Posted by & filed under Blog, Featured, K-Mix, Making Music in the Browser, MIDI, Mixers.

If you’ve ever fantasized about mixing with your hands similar to how you control a Theremin or in the movie Minority Report, your dreams are now closer to reality! With the latest K-Mix update, which enables sending MIDI message to fully control K-Mix, combined with the the K-Mix API and the incredible Leap Motion controller, I’ll demonstrate how you can control K-Mix with only your hands and fingers, without touching K-Mix at all!. K-Mix used with the K-Mix API brings a new meaning to the term ‘Programmable Mixer’

The latest K-Mix firmware / editor release, 1.1.0 brings a host of improvements in addition to enabling MIDI in allowing you to control nearly all K-Mix parameters via MIDI messages.

The project below allows you to control K-Mix’s faders 1-8 (plus the master fader), as well as stereo panning for each channel fader. We have a simple Ableton Live project setup with 8 looped tracks of the K-Mix ‘theme song’ by Emmett Corman with each track assigned to its own channel on K-Mix. You could also easily control K-Mix’s other features such as onboard DSP and use instruments / mics directly connected to K-Mix’s inputs.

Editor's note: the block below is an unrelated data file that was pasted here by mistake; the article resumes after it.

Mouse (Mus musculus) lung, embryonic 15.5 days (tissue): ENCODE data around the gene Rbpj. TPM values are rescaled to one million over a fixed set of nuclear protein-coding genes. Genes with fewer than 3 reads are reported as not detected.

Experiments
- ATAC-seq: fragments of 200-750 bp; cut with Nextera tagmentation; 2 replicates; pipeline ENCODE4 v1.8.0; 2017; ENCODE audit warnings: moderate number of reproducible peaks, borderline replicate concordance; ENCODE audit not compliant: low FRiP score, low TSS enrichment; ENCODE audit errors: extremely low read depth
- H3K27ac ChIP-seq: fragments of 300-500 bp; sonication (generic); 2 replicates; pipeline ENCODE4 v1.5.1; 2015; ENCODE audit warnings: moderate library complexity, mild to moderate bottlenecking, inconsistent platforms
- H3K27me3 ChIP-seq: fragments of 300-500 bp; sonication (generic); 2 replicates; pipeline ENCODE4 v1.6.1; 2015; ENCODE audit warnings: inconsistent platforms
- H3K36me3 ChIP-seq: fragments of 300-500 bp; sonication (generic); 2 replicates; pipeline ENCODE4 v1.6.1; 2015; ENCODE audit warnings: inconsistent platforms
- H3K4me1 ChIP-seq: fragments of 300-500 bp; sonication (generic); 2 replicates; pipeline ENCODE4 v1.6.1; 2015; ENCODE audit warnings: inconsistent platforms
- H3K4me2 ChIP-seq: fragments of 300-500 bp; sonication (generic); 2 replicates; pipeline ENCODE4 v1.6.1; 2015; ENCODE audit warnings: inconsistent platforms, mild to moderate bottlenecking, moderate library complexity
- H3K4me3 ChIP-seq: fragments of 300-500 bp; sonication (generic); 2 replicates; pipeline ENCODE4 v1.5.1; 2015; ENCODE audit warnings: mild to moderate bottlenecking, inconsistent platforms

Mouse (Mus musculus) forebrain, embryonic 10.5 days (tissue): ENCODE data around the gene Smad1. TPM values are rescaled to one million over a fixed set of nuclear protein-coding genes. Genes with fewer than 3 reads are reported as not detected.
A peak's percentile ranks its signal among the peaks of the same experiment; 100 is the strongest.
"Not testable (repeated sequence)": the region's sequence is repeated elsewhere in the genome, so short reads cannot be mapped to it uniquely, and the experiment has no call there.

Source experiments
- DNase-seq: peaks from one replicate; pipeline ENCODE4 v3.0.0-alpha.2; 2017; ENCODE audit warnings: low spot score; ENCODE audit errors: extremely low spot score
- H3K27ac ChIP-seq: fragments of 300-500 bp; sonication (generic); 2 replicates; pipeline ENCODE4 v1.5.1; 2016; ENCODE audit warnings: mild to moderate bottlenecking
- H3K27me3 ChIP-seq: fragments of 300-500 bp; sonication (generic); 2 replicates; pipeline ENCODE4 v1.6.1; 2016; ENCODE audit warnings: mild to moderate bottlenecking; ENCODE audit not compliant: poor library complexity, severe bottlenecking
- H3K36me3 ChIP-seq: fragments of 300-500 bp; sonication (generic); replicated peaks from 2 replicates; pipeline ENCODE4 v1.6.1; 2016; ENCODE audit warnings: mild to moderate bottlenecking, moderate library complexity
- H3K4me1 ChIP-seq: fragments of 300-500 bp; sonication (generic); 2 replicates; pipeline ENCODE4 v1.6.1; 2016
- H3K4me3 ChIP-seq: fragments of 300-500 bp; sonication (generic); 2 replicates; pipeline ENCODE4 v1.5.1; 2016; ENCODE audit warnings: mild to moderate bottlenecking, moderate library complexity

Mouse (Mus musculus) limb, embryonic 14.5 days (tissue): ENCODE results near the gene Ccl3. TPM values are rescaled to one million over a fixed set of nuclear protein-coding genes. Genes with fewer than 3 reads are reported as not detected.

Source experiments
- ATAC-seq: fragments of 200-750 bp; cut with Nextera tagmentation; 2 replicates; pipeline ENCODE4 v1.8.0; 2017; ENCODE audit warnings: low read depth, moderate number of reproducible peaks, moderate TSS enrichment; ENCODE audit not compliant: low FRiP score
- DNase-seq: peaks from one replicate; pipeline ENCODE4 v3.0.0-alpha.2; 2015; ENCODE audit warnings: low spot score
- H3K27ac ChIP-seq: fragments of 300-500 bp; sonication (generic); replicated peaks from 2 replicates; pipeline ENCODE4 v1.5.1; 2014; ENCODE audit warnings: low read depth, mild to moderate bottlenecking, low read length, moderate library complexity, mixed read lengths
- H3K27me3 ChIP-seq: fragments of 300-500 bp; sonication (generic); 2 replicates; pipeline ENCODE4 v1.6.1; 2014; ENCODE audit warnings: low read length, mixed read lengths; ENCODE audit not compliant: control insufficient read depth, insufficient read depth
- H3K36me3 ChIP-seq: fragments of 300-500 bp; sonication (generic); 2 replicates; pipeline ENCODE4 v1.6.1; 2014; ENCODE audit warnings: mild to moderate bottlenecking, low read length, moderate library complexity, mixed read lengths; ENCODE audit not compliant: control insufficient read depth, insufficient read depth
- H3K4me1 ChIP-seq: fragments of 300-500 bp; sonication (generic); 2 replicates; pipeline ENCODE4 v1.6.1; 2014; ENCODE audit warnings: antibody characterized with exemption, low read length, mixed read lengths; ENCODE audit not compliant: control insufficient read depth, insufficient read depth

• Left hand (fingers, excluding thumb): faders 1-4
  • Right hand (fingers, excluding thumb): faders 5-8
  • Fist: Master fader

Fader level is controlled in the vertical axis (moving your finger up/down), and stereo panning is controlled in the horizontal axis (moving your finger left/right).

*If you haven’t already, please read my post, K-Mix API, Part 1 – Web MIDI Control Surface before jumping in to this post. Also, if you’re new to the Web MIDI API, please read my introductory overview of Web MIDI first Making Music in the Browser – Web MIDI API. Knowledge of JavaScript and using NPM is highly recommended. Currently, the only browsers that support Web MIDI are Chrome and Opera and since K-Mix is Mac only, please use Chrome/Opera on a Mac while using K-Mix with this demo.